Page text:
If you think this is an overstated argument, then consider this: According to a study of more than 19,000 college graduates, conducted by the National Center for Education Statistics, only 31 percent can read a complex book and extrapolate from it. Without doubt, the world of Internet security is the most complex world I have ever inhabited.

Staying safe in today’s techno centric world demands knowledge, and acquiring that knowledge requires that a major effort be made to obtain it. Lacking in appropriate literacy skills makes the job of accumulating that knowledge a difficult undertaking.

It’s no wonder then, that the majority of children, and teenagers, are undereducated when it comes to recognizing the dangers, and threats, that the Internet poses to their personal privacy and safety.

Let me ask you this question – would you drop off your child, or teenager, in a neighborhood where more than half of the buildings were adult stores, and which was potentially full of predators?

In my view, if you allow your child, or younger teenager, to interact with the Internet unsupervised, or without having communicated to your child information concerning potential on-line dangers, this is what you may well be doing.

How much do you know about where your child goes on the Internet?

What social networking sites does your child subscribes to?

Who are their online friends and acquaintances?

What does your child post online and where is it posted?

If you don’t know the answers to these questions, you are not alone. Recent statistics make it clear that fully 80% of parents don’t know.

It’s easy to see why this knowledge gap exists; since reports indicate 8 of out of 10 parents give their children unrestricted access to the Internet, without implementing parental control settings.

Additional study statistics:

Providing personal information to online strangers – 52 per cent of teens in the study reported having done so.

Providing a photograph, or a physical description, to online strangers – 34 per cent of teenage girls in the study, reported having done so.

Clearing the browser cache so that their Internet history cannot be tracked – 32 per cent of the teenagers in the study, reported having done so.

I found the most surprising and troubling statistic to be; 16 per cent of the teenagers involved in the McAfee study, indicated they had developed social networking profiles and Email addresses, which they had hidden from their parents.

So what’s a concerned parent to do?

fbi_logo 2

You can bring yourself and your teenager up to speed on online safety, by taking the “McAfee/Comcast Cyber Summer Safety Challenge”. You might be surprised at what you can learn.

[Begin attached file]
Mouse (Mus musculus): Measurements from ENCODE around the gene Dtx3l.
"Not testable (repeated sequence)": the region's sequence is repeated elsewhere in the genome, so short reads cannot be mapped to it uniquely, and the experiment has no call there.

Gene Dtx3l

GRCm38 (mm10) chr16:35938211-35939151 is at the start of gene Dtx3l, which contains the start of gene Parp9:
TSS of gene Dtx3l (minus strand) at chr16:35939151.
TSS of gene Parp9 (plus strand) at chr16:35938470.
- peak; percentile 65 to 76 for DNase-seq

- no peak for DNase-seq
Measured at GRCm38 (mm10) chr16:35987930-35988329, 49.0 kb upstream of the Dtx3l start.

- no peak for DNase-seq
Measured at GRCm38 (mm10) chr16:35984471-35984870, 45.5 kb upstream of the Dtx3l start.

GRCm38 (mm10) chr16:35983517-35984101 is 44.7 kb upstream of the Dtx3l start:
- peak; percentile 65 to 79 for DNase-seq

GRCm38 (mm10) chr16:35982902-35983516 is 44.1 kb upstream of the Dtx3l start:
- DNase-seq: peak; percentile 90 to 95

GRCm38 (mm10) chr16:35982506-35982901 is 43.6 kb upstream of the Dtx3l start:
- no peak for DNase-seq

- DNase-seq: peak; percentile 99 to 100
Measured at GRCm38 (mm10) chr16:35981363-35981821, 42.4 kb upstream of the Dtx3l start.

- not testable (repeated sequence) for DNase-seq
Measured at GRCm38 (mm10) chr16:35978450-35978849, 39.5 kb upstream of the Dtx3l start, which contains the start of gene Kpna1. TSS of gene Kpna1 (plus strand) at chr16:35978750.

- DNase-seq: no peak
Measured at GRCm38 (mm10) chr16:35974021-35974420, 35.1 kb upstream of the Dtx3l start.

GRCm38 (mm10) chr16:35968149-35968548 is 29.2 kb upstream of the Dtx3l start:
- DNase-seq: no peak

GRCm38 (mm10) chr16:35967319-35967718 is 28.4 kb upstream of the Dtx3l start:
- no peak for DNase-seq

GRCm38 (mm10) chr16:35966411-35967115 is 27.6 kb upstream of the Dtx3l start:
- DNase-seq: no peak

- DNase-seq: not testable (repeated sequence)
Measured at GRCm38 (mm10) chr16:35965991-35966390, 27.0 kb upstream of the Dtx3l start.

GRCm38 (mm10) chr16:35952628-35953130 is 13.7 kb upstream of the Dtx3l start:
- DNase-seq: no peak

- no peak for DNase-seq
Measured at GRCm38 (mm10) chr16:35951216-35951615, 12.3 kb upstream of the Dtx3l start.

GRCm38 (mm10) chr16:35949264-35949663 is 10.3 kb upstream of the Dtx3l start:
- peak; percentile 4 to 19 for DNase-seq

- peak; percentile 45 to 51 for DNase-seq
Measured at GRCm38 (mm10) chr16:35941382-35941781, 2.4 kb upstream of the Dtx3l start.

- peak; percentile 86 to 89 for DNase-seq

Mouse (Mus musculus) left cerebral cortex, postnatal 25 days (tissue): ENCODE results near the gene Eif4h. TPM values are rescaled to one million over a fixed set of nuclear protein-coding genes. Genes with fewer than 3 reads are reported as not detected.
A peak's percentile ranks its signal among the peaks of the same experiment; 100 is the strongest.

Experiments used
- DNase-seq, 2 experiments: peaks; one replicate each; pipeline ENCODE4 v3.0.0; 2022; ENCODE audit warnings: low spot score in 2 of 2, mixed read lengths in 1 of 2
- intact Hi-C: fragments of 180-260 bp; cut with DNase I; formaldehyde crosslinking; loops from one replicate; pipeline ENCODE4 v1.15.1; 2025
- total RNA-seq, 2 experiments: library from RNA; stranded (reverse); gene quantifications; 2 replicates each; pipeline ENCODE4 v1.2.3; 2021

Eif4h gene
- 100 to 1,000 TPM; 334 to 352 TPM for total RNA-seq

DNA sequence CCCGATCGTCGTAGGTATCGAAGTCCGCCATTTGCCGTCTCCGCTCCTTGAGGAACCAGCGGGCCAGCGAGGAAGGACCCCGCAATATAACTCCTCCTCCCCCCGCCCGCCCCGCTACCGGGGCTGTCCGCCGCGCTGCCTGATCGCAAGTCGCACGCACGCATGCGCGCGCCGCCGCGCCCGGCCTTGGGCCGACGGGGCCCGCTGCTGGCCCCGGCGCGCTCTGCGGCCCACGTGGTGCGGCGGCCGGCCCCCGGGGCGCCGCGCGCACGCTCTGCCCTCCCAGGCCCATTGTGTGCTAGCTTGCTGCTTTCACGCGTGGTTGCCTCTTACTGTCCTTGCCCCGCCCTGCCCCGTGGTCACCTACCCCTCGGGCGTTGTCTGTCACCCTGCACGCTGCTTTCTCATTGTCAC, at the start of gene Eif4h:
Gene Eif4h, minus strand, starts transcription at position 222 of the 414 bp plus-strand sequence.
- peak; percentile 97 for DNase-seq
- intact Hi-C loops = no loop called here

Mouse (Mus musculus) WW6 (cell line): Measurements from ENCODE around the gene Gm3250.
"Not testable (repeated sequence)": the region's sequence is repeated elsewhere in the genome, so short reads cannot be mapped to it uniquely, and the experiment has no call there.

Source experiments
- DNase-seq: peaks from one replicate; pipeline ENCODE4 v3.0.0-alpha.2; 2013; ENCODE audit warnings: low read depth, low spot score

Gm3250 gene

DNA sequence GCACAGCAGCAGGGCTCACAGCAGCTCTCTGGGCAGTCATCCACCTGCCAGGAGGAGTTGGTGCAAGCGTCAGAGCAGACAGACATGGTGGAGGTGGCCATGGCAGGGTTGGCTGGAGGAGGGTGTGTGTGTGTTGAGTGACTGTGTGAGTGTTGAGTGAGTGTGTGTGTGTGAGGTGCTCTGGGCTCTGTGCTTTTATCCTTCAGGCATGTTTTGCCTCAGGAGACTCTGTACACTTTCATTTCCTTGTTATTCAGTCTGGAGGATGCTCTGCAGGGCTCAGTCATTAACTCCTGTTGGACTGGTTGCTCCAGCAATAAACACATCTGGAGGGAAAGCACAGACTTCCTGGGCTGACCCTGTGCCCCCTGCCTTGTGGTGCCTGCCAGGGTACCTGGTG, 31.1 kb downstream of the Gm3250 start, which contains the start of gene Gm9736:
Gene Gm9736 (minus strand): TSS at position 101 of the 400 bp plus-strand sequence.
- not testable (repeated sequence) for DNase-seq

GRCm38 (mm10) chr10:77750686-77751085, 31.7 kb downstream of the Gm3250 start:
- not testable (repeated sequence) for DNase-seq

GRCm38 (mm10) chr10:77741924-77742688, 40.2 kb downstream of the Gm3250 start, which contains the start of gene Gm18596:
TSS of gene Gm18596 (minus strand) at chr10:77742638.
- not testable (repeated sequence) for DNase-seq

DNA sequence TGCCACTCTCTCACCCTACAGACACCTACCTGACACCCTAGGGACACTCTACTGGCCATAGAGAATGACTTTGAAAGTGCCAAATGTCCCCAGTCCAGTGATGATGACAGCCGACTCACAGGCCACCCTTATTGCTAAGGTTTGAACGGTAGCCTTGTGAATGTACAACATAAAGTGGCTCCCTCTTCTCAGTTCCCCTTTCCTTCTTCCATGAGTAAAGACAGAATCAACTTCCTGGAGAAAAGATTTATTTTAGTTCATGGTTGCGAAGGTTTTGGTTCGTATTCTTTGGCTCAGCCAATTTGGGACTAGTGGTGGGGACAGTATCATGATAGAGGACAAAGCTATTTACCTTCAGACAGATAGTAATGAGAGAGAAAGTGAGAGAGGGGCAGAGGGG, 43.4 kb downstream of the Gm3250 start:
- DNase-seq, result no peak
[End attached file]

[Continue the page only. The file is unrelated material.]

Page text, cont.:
Then, follow the advice offered by the FBI in the United States, which lists some of the most important positive actions, you as a parent, can take to reduce your teenagers possible victimization on the Internet.

According to the FBI, the following are some of the most important positive actions, you as a parent, can take to reduce your child’s possible victimization on the Internet.

Communicate, and talk to your child about potential on-line dangers.

Spend time with your children on-line. Have them teach you about their favorite on-line destinations.

Keep the computer in a common room in the house, not in your child’s bedroom.

Utilize parental controls provided by your service provider and/or blocking software.

Since computer-sex offenders are a very real danger on the Internet, the FBI suggests that you instruct your children to:

Never arrange a face-to-face meeting with someone they met on- line.

Never upload (post) pictures of themselves onto the Internet or an on-line service to people they do not personally know.

Never give out identifying information such as their name, home address, school name, or telephone number.

Never download pictures from an unknown source; there is a good chance there could be sexually explicit images.

Never respond to messages or bulletin board postings that are suggestive, obscene, belligerent, or harassing.

Parental Control Bar 2

An important aspect of ensuring that your child is safe while using the Internet, (recommended by child safety experts/organizations), is the installation of parental control software.

Parental controls will provide you with the advantage of being able to:

Block access to materials (text and pictures) identified as inappropriate for kids.

Permit access only to materials specifically approved as safe for kids.

Specify what types of materials are appropriate for your child.

Monitor your child’s activity on the Internet by storing names of sites and/or snapshots of material seen by your child on the computer for you to view later.

Set different restrictions for each family member.

Limit results of an Internet search to content appropriate for kids

Enforce time limits set by parents.

If your operating system does not offer parental control features, and you would like to implement this, then check out my review, on this site, of a free application offered by WRAAC.org, a non-profit organization dedicated to providing free and effective Internet control tools – “Free Internet Child Protection – Parental Control Bar”.

An additional problematic issues is, the issue of sex, tech and teens; more precisely – teenaged sexting. For information on this current issue, please read “Sexting – A Real Problem or an Overreaction?” on this site.